Attacks in London, Madrid, Bali, Oklahoma City and other places indicate that improvised explosive devices (IEDs) are among the weapons of choice of terrorists throughout the world. Scientists and engineers have developed various technologies that have been used to counter individual IED attacks, but events in Iraq and elsewhere indicate that the effectiveness of IEDs as weapons of asymmetric warfare remains. The Office of Naval Research has asked The National Research Council to examine the current state of knowledge and practice in the prevention, detection, and mitigation of the effects of IEDs and make recommendations for avenues of research toward the goal of making these devices an ineffective tool of asymmetric warfare. The book includes recommendations such as identifying the most important and most vulnerable elements in the chain of events leading up to an IED attack, determining how resources can be controlled in order to prevent the construction of IEDs, new analytical methods and data modeling to predict the ever-changing behavior of insurgents/terrorists, a deeper understanding of social divisions in societies, enhanced capabilities for persistent surveillance, and improved IED detection capabilities.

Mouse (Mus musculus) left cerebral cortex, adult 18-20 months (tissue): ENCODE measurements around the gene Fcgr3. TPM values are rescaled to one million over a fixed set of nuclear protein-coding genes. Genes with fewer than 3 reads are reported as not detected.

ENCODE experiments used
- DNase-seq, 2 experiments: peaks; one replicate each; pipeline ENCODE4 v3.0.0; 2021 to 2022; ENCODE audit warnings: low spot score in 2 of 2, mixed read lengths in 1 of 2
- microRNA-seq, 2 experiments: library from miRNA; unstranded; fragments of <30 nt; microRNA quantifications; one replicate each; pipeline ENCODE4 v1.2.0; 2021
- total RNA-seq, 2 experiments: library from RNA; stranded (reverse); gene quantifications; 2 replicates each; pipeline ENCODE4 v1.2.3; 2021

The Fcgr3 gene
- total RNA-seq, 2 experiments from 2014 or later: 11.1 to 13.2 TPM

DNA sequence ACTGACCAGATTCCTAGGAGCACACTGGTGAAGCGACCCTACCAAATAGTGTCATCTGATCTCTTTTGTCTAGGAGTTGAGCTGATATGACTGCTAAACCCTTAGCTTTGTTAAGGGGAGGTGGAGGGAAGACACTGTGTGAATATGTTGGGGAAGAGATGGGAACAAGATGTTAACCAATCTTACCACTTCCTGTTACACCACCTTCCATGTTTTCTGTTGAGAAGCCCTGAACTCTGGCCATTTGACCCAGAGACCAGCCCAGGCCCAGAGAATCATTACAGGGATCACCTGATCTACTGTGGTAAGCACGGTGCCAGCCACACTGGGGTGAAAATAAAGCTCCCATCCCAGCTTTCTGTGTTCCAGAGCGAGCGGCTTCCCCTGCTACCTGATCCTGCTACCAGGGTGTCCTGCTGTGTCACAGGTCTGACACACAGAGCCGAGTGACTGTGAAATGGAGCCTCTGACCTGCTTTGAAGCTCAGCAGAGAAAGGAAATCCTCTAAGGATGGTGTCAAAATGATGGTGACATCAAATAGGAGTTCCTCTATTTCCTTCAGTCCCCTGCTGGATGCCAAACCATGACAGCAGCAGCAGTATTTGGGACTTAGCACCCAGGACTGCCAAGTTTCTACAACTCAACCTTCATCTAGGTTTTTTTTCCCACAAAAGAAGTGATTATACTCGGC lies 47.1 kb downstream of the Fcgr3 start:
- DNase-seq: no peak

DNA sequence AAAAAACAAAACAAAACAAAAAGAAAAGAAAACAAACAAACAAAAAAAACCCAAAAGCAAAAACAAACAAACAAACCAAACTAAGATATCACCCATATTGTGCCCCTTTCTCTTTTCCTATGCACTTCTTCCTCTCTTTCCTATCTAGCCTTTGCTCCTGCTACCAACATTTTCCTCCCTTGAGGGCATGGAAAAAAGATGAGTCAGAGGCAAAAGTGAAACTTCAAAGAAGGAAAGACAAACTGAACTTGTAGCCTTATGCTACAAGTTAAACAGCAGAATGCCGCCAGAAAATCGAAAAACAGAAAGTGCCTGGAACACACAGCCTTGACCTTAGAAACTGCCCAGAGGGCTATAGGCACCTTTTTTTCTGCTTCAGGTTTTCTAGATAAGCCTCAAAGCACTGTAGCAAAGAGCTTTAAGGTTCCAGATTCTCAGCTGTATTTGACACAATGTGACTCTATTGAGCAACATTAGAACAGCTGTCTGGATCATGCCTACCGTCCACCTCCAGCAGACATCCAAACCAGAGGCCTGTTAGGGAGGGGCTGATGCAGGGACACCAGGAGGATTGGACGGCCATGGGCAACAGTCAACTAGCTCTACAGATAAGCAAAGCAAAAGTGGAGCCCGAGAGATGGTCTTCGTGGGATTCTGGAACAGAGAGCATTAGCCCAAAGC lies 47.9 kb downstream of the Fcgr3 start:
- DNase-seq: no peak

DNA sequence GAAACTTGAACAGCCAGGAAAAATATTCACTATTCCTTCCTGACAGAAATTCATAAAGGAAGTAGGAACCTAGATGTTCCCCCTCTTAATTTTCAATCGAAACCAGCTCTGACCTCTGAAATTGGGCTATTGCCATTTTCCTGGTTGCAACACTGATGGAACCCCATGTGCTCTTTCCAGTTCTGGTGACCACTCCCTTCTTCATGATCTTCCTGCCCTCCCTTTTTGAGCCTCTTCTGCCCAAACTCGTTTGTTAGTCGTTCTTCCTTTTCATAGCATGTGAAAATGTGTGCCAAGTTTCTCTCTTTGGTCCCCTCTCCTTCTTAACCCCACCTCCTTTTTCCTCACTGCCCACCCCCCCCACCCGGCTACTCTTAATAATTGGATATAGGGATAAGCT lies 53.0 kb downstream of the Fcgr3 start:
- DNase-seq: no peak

National Research Council. Countering the Threat of Improvised Explosive Devices: Basic Research Opportunities, Abbreviated Version. Washington, DC: The National Academies Press, 2007.
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